I just want to be, but my attention is drawn to their conversation again and again. The older man talks of his experiences – of going to India, of meditating by the Ganges, and how, from time to time, he has a flash, a moment of divine connection. He knows it, he feels it and soon it is gone. He speaks slowly, thoughtfully and pauses now and then to look down to the stage where Amma is giving her blessing. When he stops, the younger man is quick to quote some teacher he has heard speak or make some witty remark and laugh almost too loudly. His energy is strong and sure and full of certainty. The older man continues to speak quietly and I begin to feel annoyed at the younger man. The older man has all the patience in the world for him, I do not. I see in everything he says a need to be noticed, to be considered wise, to be well on the path to knowledge and enlightenment. He is so sure and knowing – the older man is not so sure. He speaks of his traveling, of not knowing and finally says, “I know I am an aspirant,” and this word rings in me like a bell.

“This is what I do,” he says, “This is what I am.”

The younger man says something and laughs. But I am looking at the aspirant who moves his head slightly to one side and I see that he is very handsome. For a while I am lost in thought about these two men and who they are. It seems so clear to me that as time goes on we become so much less sure, much more afraid, everything is more fragile, closer to death, and therefore, more exquisite, more beautiful and more rare. There is a spark in youth that we lose in time, but if we are true to the questions within us, we are visited from time to time with a moment of enlightenment.

The younger man is still talking and then when he stops the older man says, “And now that these three years have passed, I want to give myself to love.”

“So, it has been three years?” asks the younger man.

“Yes, all this traveling has helped me know myself better.”

“Ah,” says the younger man, “so you are ready to fall in love.”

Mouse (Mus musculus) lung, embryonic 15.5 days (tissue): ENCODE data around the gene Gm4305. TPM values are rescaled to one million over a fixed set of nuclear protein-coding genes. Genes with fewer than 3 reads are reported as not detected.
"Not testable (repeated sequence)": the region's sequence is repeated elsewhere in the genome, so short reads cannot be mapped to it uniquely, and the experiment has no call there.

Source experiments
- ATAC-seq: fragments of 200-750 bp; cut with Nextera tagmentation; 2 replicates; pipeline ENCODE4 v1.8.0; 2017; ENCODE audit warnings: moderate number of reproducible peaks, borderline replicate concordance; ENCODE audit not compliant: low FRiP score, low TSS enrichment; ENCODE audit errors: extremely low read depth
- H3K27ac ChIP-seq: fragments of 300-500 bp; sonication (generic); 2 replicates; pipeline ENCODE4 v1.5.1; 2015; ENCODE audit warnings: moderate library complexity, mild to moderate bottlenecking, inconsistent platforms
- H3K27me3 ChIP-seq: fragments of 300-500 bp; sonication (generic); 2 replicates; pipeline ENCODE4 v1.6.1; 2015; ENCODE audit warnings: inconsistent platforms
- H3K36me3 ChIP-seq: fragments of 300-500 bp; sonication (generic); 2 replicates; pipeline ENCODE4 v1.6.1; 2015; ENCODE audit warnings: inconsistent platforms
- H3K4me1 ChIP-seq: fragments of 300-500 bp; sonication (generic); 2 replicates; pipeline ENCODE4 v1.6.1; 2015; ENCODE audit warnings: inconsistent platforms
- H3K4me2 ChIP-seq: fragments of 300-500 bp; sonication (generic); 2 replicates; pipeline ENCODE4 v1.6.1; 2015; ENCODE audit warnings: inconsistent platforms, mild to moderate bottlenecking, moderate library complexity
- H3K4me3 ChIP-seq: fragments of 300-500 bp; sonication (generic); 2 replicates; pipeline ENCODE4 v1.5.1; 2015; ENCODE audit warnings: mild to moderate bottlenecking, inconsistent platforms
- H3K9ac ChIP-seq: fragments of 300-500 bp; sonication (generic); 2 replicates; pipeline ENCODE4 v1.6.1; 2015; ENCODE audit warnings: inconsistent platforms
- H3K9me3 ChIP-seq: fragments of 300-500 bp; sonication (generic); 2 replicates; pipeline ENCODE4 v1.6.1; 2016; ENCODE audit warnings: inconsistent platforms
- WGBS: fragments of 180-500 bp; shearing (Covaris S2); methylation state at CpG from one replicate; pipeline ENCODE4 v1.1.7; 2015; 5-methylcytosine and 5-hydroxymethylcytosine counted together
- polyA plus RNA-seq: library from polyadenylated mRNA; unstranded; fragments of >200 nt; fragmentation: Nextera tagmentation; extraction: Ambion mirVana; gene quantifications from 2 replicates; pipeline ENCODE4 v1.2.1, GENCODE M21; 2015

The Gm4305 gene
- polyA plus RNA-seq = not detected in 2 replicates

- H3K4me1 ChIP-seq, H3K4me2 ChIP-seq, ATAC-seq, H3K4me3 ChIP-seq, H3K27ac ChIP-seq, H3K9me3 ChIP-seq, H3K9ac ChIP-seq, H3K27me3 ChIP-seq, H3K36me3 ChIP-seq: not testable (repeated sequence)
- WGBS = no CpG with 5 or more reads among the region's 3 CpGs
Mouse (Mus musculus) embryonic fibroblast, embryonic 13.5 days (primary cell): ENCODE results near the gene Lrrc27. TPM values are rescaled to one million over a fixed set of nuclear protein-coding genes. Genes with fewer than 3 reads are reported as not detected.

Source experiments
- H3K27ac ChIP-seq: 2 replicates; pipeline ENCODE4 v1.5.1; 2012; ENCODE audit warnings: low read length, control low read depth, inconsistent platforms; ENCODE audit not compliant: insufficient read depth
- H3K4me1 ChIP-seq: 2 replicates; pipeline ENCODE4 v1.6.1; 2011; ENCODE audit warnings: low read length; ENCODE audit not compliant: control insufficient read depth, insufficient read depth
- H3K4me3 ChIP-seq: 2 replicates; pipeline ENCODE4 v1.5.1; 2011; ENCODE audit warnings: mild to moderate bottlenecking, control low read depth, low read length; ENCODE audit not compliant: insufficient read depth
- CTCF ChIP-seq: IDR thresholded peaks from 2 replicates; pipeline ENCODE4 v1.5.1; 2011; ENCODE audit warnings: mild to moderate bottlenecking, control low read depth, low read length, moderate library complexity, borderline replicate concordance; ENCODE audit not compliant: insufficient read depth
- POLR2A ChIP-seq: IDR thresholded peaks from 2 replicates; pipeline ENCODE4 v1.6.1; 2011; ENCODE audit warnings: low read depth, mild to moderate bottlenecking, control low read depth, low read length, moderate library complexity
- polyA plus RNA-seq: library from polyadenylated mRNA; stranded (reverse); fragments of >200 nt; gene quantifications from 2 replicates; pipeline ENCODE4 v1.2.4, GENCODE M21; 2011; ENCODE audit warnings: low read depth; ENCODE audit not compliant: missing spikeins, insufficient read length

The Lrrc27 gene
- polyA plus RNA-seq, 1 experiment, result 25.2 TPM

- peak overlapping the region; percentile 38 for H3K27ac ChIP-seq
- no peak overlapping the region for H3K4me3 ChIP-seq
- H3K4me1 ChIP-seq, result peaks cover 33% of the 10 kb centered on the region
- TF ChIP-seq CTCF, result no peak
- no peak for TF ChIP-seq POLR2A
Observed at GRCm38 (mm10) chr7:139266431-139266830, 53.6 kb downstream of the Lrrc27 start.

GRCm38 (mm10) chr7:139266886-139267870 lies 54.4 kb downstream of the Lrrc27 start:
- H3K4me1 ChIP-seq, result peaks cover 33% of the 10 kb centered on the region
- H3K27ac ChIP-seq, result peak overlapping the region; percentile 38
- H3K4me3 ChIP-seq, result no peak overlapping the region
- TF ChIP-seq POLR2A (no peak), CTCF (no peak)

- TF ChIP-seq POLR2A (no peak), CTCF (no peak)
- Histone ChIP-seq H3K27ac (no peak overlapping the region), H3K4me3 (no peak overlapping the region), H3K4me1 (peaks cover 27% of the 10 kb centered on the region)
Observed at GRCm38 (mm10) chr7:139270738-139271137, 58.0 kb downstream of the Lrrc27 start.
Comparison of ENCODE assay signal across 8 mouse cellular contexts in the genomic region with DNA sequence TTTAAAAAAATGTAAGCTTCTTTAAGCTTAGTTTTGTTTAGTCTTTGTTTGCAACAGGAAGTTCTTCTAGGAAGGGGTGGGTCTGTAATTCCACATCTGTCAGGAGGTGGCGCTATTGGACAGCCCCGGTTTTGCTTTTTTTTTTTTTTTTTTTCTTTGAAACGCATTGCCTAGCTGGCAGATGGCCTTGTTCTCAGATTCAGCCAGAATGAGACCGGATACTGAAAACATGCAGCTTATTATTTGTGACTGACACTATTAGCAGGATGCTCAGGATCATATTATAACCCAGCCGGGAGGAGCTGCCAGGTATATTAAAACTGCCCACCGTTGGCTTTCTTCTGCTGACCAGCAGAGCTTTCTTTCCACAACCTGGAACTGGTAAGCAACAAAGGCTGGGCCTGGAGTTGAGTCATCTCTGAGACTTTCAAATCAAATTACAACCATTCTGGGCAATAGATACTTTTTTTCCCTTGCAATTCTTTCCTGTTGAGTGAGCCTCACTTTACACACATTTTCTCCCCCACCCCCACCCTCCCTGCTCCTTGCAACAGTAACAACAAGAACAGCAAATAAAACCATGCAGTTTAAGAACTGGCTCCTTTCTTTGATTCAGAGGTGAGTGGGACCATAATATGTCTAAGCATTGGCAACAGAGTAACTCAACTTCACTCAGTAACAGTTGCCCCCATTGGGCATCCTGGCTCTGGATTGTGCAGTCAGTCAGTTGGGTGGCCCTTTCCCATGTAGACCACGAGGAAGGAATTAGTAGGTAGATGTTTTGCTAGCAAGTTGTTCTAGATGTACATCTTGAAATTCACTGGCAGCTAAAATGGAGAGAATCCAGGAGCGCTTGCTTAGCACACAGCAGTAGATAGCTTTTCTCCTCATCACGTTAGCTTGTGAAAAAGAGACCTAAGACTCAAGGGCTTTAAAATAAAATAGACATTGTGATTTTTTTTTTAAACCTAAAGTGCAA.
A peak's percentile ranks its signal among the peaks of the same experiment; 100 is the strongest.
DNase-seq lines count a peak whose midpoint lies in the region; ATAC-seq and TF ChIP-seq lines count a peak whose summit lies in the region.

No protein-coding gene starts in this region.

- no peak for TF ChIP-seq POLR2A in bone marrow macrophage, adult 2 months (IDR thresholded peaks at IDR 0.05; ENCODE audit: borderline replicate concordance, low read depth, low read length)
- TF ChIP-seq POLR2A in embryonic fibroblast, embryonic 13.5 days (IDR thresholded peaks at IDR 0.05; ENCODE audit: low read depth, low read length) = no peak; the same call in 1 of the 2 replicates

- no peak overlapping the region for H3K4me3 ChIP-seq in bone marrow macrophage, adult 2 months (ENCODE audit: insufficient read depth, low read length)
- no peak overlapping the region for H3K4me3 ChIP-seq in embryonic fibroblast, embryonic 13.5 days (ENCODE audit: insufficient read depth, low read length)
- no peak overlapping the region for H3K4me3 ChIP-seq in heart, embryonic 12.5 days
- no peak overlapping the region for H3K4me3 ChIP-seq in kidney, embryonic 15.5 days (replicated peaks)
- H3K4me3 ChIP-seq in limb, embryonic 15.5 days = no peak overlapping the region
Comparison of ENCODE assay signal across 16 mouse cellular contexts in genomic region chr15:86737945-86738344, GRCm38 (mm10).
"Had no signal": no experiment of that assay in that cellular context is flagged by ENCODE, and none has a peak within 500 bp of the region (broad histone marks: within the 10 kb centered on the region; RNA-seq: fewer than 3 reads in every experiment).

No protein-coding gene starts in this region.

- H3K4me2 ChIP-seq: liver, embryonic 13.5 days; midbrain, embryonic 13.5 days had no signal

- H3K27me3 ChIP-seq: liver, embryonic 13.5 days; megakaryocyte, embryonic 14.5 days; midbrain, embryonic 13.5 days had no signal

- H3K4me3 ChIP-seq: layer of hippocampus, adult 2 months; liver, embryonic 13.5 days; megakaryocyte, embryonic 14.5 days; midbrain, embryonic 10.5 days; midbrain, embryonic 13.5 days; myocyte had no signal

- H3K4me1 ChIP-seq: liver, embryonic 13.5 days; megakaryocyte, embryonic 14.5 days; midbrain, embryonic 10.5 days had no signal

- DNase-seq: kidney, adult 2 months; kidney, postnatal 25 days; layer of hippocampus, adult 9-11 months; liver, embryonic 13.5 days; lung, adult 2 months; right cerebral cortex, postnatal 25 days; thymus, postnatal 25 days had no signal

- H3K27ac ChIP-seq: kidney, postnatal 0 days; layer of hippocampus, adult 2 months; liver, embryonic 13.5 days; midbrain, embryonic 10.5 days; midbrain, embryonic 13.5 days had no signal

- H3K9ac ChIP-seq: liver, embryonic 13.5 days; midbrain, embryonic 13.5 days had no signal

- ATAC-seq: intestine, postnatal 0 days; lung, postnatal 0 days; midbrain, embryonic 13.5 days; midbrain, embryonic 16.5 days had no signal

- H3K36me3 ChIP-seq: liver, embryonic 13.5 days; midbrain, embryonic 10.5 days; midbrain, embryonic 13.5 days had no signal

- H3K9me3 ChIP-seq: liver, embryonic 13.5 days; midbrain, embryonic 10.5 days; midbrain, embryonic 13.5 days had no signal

“You know,” says the older man, “to love someone else is a way to confront yourself, to understand who you are. When you look into the eyes of the Beloved, you are looking at yourself. That is why we fall in love, to know ourselves. But to open ourselves to someone and to let ourselves become vulnerable and allow them to love us, for however long and however imperfectly, that is when we confront the divine.”

The younger man looks at the older man and says nothing.

“But I am afraid,” says the older man, “Am I really ready? How will I know?”

“In time, in time,” says the younger man and they are quiet for a while. So I pick up my bag, my purse and I pull the shawl up over my left shoulder and I go.

Tuesday, September 11, 2012

Damn You, French Dress!

I was on my way to the library, really, I was. I just wanted to stop at Carrefour to see if they had those 100-pack tea lights I love. Having candlelight at home is one of those small indulgences that really make me happy. They didn't seem to have them anymore, so I was on my way into Beşiktaş when I remembered the discount designer dress place that was close by. I still need a dress for my cousin's wedding in Italy and I haven't felt very inspired to spend a day mall shopping. Since this was on the way, why not? I’ve wanted to write something about clothes and fashion here in Turkey (look for it on my Hürriyet Daily News blog soon), so I thought I might find some inspiration today as I shopped for a dress.

I walked over to the store and scouted the racks. Everything is arranged by color and the knee-length designer dresses (as well as the ball gowns) are in front and to the right when you walk in. We have stores like this in New York, racks and racks of designer dresses for 70% off or more. My favorite is Daffy’s, followed by Century 21’s Bay Ridge branch. The prices in New York are much, much better, but New York was not helping me today.